The purpose of these primaries is to secure the party's nomination. However, the nomination itself is only a means to an end - namely, victory in November. If a nominee has acquired the prize by a Pyrrhic victory, he or she might be at a disadvantage in the fall - and all who value the party's success will be worse off.

This implies that everybody in the party has a collective interest in a nomination battle that is efficient - one in which the nominee is selected with minimal cost to his or her general election prospects. The goals are therefore speediness and bloodlessness. The nominee should be chosen reasonably quickly so that he or she may pivot to the general campaign. Furthermore, the nominee's reputation should not be unduly damaged by the nomination battle.

Of course, the collective interests of a group often conflict with the personal interests of those within it. In those instances, individuals might pursue their immediate and tangible personal interests over the distant and hazy group interests. Thus, it is helpful to have a central authority with the power to induce individuals to support the collective good.

Ideally, this is the task of the RNC and the DNC. They are charged with managing their conventions, and by extension the nomination processes, to an efficient conclusion. However, they lack the power to constrain the actions of those within their respective parties. Instead, candidates, state parties, state governments, miscellaneous politicians, and interest groups can and do choose their personal good over the party's public good.

The national party organizations have never been powerful - and in the modern nomination era, their powerlessness has rarely been a problem. In most years, a frontrunner acquires an early, insurmountable lead, and the interests of the candidate and the party merge. In this candidate-centered age of politics, the presumptive nominee typically has the power to ensure that his interests are secured. This is essentially what has happened on the GOP side this year.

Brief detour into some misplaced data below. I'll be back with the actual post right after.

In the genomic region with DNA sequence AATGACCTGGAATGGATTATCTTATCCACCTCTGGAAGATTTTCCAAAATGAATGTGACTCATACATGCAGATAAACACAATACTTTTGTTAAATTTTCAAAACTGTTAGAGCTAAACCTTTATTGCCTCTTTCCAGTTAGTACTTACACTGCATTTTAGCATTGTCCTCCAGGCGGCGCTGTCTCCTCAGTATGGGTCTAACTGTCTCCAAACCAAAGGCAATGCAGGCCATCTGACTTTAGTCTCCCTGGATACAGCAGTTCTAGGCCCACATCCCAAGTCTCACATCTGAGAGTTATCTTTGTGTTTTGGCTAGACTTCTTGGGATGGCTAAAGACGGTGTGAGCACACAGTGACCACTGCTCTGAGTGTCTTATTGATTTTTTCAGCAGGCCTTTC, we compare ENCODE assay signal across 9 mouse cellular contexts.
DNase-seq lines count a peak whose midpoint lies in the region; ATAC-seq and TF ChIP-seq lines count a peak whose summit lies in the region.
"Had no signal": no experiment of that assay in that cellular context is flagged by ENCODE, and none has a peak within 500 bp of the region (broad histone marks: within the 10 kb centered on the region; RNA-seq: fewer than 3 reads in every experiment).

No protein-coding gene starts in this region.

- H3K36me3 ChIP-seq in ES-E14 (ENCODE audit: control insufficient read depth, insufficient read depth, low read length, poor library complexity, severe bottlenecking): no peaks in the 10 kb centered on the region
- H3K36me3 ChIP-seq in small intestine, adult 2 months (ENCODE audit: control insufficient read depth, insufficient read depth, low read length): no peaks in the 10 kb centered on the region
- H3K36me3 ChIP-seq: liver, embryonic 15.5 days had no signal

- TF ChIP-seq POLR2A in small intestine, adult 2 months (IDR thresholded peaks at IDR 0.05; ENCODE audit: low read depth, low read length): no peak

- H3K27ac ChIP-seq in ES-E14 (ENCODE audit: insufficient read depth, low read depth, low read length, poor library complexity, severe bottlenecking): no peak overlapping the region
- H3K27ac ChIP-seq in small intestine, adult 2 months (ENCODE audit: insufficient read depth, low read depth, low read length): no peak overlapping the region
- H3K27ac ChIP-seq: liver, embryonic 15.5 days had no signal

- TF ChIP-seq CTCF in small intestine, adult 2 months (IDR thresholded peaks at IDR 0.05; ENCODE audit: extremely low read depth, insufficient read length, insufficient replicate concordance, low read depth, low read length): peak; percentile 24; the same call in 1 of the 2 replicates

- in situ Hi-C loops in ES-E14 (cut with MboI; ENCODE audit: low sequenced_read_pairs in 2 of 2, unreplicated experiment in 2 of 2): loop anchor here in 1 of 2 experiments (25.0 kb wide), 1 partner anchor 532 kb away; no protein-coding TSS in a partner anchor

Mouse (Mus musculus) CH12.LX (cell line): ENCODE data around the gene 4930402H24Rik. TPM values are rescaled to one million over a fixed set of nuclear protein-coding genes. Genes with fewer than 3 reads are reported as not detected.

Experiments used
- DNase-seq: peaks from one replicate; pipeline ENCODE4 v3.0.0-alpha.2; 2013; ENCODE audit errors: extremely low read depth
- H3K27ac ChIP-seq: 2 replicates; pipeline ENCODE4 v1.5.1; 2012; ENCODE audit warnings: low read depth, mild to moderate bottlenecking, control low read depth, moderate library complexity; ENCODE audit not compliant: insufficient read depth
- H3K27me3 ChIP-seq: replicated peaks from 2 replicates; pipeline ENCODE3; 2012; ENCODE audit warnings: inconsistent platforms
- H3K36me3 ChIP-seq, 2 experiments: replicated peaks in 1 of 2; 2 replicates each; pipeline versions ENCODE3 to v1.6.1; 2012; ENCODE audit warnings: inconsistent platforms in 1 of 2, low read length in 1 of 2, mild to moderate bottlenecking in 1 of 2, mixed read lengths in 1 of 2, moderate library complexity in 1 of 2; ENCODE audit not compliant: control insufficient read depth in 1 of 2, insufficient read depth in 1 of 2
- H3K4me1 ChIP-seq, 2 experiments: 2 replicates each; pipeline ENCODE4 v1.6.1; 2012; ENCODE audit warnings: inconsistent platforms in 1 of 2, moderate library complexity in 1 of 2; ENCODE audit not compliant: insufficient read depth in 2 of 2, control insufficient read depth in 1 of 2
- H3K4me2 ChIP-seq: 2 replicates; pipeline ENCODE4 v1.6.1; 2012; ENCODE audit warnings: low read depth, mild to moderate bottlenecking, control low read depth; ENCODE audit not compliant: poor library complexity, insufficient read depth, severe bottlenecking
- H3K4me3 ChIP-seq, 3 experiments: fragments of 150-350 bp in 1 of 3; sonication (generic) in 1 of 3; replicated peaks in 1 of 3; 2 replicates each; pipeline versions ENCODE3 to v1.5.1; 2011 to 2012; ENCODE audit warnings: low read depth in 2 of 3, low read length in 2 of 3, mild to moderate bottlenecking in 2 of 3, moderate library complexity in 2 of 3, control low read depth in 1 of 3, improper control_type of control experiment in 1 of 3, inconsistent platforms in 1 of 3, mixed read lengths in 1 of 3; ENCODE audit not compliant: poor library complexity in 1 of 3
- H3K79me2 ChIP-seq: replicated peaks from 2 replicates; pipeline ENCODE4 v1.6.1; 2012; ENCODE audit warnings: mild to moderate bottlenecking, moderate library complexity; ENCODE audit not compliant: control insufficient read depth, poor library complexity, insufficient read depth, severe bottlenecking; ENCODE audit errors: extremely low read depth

Meanwhile, there is no nominee on the Democratic side. There is instead a close race that the DNC cannot manage. The movers and shakers in the party have acted for the sake of their own interests, rather than the party as a whole. And so, the Democrats face the possibility of a brokered convention.

A few examples illustrate this point.

Last year, the DNC mandated that states and territories schedule their primaries or caucuses between February and June. However, it lacked the authority to enforce the mandate efficiently. When Michigan and Florida defied the DNC - the committee stripped them of their delegates. Unfortunately, this did not induce them to re-schedule, nor did it induce all candidates to remove themselves from all relevant ballots.

Obviously, Florida and Michigan were not motivated by the collective good of the Democratic Party. Quite unsurprisingly, they acted out of their own best interests. They wanted more influence in the process, as well as the economic benefits that accrue to the states with that privilege.